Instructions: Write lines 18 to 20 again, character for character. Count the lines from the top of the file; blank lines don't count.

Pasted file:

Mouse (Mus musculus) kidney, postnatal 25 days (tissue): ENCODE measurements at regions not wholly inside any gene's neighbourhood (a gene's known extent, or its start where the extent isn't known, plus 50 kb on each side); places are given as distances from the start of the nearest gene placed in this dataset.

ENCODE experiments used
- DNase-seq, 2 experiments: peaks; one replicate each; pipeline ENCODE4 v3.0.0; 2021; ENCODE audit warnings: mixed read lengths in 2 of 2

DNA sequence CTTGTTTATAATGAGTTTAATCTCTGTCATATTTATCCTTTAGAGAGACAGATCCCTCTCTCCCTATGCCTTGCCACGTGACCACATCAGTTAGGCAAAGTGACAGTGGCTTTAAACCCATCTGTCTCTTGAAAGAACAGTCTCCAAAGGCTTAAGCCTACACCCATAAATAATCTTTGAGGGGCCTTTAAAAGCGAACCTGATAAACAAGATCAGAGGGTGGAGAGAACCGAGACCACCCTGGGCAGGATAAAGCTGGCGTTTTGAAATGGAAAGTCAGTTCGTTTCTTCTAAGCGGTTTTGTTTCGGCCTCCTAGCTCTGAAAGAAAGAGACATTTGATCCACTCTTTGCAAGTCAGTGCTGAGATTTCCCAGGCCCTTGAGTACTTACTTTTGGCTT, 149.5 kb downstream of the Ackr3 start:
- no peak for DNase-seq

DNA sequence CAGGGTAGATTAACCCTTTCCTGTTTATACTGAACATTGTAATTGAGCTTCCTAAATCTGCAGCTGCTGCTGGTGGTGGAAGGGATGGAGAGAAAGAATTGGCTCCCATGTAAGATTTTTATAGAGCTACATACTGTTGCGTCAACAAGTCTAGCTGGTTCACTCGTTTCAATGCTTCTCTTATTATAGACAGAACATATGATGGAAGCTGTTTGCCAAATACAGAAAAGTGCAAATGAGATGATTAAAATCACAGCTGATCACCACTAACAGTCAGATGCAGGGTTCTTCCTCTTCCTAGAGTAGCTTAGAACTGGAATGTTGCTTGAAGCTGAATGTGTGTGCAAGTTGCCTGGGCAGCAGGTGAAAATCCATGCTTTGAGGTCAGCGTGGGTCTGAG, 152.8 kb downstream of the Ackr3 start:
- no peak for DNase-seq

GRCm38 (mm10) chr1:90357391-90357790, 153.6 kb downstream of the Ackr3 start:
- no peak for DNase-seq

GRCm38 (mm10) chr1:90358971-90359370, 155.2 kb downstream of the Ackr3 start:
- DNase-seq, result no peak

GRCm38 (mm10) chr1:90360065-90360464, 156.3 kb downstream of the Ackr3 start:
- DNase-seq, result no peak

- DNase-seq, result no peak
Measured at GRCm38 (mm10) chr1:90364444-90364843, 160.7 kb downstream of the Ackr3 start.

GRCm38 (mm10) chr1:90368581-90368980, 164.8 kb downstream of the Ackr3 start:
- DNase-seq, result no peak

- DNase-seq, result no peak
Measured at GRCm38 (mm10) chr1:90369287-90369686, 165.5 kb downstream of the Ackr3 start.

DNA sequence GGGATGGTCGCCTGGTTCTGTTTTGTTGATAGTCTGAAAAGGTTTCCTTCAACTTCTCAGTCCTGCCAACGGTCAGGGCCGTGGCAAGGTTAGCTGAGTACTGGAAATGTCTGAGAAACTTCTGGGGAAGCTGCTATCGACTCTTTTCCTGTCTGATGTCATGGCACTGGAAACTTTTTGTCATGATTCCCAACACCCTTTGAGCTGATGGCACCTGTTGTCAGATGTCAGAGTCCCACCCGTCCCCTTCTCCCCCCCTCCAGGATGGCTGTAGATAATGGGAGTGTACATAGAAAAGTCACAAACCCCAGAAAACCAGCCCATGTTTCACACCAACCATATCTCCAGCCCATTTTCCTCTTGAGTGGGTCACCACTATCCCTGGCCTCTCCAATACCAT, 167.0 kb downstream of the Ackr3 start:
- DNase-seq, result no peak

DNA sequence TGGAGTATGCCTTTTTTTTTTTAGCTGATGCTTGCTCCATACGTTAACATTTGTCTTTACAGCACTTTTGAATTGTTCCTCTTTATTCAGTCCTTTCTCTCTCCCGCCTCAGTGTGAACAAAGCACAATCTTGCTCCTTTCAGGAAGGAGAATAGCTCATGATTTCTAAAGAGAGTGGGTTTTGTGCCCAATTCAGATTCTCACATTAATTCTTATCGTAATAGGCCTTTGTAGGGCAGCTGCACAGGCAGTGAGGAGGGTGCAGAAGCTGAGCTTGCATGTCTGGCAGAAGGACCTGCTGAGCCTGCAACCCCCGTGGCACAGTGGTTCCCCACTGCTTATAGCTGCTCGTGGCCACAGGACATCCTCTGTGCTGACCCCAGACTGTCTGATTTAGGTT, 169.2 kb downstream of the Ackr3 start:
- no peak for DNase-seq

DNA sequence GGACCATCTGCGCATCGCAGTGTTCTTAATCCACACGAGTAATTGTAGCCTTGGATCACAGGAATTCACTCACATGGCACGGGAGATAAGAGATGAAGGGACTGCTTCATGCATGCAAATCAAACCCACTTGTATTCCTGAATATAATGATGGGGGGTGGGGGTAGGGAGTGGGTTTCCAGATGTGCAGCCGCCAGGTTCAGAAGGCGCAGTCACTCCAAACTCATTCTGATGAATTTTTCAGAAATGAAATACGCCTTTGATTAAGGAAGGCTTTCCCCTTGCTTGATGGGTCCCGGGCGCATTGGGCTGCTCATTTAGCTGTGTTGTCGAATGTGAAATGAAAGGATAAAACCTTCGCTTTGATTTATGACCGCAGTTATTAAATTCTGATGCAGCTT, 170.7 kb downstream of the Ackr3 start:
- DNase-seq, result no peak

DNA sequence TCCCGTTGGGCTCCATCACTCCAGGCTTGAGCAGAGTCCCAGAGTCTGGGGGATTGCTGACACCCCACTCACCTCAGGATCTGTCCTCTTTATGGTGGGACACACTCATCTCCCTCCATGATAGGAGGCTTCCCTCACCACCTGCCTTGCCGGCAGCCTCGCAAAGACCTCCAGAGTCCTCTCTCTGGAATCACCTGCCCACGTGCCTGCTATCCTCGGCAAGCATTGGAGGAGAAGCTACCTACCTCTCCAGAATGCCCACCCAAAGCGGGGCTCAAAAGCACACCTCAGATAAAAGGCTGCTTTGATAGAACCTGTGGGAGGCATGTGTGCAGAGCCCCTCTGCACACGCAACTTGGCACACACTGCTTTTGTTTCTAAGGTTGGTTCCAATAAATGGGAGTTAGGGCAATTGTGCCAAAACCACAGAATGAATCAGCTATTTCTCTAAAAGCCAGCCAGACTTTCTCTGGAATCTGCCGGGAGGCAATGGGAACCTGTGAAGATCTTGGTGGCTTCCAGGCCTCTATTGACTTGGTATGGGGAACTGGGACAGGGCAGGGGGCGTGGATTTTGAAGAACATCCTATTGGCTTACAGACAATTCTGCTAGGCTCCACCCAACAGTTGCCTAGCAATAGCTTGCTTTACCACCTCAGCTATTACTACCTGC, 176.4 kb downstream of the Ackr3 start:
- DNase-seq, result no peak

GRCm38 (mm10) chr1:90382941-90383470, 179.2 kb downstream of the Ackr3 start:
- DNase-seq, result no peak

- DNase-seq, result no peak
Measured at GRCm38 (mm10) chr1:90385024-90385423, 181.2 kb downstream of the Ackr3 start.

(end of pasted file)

- DNase-seq, result no peak
Measured at GRCm38 (mm10) chr1:90369287-90369686, 165.5 kb downstream of the Ackr3 start.

DNA sequence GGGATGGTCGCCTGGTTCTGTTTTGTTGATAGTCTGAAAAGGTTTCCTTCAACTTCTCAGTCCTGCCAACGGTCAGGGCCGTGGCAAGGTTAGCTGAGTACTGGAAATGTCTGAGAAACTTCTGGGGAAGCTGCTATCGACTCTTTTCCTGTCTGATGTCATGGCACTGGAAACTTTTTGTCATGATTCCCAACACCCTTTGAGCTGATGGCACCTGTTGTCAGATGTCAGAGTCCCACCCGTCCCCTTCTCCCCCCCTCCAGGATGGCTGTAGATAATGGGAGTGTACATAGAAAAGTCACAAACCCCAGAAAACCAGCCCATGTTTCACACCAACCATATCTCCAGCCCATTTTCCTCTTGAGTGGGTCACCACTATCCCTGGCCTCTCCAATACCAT, 167.0 kb downstream of the Ackr3 start: